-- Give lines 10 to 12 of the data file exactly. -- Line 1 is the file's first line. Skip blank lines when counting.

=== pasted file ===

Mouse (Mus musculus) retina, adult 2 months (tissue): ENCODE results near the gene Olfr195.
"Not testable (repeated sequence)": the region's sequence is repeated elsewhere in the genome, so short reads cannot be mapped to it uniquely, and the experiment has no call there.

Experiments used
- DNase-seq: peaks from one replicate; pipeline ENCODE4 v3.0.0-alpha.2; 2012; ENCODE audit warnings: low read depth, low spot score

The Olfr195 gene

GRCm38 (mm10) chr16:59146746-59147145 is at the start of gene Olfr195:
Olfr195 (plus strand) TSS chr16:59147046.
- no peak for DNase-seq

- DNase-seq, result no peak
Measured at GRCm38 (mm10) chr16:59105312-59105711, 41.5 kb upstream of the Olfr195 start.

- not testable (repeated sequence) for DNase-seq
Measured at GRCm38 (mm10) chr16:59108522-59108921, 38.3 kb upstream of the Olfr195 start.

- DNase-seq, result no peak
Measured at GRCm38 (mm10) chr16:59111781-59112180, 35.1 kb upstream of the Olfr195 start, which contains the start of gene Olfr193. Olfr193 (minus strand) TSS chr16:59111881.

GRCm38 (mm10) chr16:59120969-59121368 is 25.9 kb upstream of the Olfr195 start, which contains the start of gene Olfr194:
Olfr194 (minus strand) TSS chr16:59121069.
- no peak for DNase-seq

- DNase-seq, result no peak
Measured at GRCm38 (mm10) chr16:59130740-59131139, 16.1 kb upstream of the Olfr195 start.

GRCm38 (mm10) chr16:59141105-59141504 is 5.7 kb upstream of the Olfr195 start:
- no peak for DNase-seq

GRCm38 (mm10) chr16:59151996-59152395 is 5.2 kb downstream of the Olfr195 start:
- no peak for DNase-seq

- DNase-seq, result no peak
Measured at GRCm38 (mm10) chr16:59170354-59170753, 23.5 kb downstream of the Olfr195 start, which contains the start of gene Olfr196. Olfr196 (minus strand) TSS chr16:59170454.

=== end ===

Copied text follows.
Measured at GRCm38 (mm10) chr16:59105312-59105711, 41.5 kb upstream of the Olfr195 start.

- not testable (repeated sequence) for DNase-seq
Measured at GRCm38 (mm10) chr16:59108522-59108921, 38.3 kb upstream of the Olfr195 start.